Other Māori legal resources
Discover other resources that can provide insights into how Māori engage with the New Zealand legal system.
Māori Law Review
The Māori Law Review is a monthly review of law affecting Māori, offering a selection of case briefs, articles, book reviews and other items of interest.
In 2013 the Māori Law Review hosted a symposium entitled 'The Treaty and the Constitution'. View the papers from the The Treaty and the Constitution symposium.
Te Hunga Rōia o Aotearoa/New Zealand Māori Law Society
Te Hunga Rōia o Aotearoa/New Zealand Māori Law Society was formally established in 1988 and held its first hui at Tunohopu Marae in Rotorua. Since then the organisation has grown enormously and the THRMOA membership includes legal practitioners, judges, parliamentarians, legal academics, policy analysts, researchers and Māori law students.
Te Mātāhauariki Research Institute
The Te Mātāhauariki Research Institute website includes some very useful research material about Māori customary law produced by the team responsible for Te Mātāpunenga: A Compendium of References to the Concepts and Institutions of Māori Customary Law (VUP 2013), a critically important resource for He Papakupu Reo Ture: a Dictionary of Māori Legal Terms.
Ahi-Kā-Roa blog is produced by Dr Carwyn Jones traversing current issues in the law relating to Māori and other Indigenous Peoples.
Te Mata Hautū Taketake—Māori and Indigenous Governance Centre
Te Mata Hautū Taketake—Māori and Indigenous Governance Centre is a research centre within Te Piringa—Faculty of Law at the University of Waikato, with a vision to improve Māori Indigenous Governance generally.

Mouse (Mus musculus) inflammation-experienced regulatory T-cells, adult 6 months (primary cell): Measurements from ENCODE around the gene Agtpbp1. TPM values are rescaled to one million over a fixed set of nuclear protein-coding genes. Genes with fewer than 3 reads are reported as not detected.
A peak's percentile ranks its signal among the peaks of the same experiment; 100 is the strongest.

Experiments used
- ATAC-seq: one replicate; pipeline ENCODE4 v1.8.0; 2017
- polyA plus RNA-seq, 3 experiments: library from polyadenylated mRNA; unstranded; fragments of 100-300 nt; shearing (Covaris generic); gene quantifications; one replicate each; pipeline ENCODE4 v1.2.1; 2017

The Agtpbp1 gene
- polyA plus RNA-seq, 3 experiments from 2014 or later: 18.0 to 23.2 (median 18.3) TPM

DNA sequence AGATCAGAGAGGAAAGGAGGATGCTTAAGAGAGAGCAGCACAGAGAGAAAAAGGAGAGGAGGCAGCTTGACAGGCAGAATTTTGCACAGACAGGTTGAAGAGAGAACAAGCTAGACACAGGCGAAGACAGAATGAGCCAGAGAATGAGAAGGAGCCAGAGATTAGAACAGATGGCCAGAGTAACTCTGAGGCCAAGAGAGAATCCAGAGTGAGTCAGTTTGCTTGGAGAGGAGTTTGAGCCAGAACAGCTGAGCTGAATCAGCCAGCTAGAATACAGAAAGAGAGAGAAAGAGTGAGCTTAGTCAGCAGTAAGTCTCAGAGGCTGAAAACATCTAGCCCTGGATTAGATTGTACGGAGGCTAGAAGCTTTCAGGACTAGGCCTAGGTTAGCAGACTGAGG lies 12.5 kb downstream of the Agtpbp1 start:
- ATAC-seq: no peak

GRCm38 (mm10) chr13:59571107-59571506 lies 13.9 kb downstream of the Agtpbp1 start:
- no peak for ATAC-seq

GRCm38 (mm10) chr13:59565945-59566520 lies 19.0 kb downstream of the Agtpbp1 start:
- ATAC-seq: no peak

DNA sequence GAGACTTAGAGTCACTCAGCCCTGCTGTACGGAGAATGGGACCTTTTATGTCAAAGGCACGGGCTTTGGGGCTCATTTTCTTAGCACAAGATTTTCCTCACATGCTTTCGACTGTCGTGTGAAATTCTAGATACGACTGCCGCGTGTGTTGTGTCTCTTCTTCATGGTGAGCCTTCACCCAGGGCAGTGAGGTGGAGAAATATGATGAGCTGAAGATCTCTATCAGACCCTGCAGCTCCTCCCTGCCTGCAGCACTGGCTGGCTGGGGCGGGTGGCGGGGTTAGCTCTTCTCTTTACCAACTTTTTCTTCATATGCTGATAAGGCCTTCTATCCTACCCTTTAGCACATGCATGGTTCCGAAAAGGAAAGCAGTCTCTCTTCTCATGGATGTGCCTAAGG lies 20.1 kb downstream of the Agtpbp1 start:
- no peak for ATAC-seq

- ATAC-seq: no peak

Te Tai Haruru The Journal of Māori Legal Writing
Te Tai Haruru is based at the Law faculty of Auckland University. The Tai Haruru team currently consists of Khylee Quince, and Claire Charters. They research and teach in a number of specialised areas, including Māori custom law, criminal law, environmental law, jurisprudence, international and constitutional law as it relates to Te Tiriti o Waitangi and comparative indigenous rights law. The online issues are available below.
The Constitutional Advisory Panel—e Ranga Kaupapa Ture
The Constitution Conversation was held from February to July 2013. Over the course of the Conversation, members of the Constitutional Advisory Panel attended, supported and encouraged over 120 hui, community-hosted meetings and independent events such as academic conferences. The role of the Panel was to listen, facilitate and record New Zealanders’ views on constitutional issues; it reported back to government at the end of 2013.
Legal Māori Project related resources
You may be interested in these resources that were produced by the Legal Māori Project between 2008 and 2010. Both resources are hosted as a part of the New Zealand Electronic Text Collection (NZETC), part of the Library at Victoria University of Wellington.
Legal Māori Archive
In 2008 the Legal Māori Project created, with the invaluable assistance of the NZETC, a digital archive of complete texts from the pre-1910 documents of the Legal Māori Corpus.
The Legal Māori Archive shows the truly bilingual nature of New Zealand’s legal history which has to date, been largely overlooked. These documents are all testament to the strong engagement between 19th century Māori and the legal system developed by and imposed by the colonial governments of that time.
All texts of the archive are also searchable as a part of this site (in the Legal Māori Corpus and in the Legal Māori Corpus Browser). However, the Legal Māori Archive offers a slightly different search experience and distinct presentation of those pre-1910 documents.
Legal Māori Corpus pre-1910 text files
The text files of the pre–910 documents in the Legal Māori Corpus can also be downloaded by researchers interested in using their own software to analyse these files. This resource would likely suit lexicographers or corpus researchers.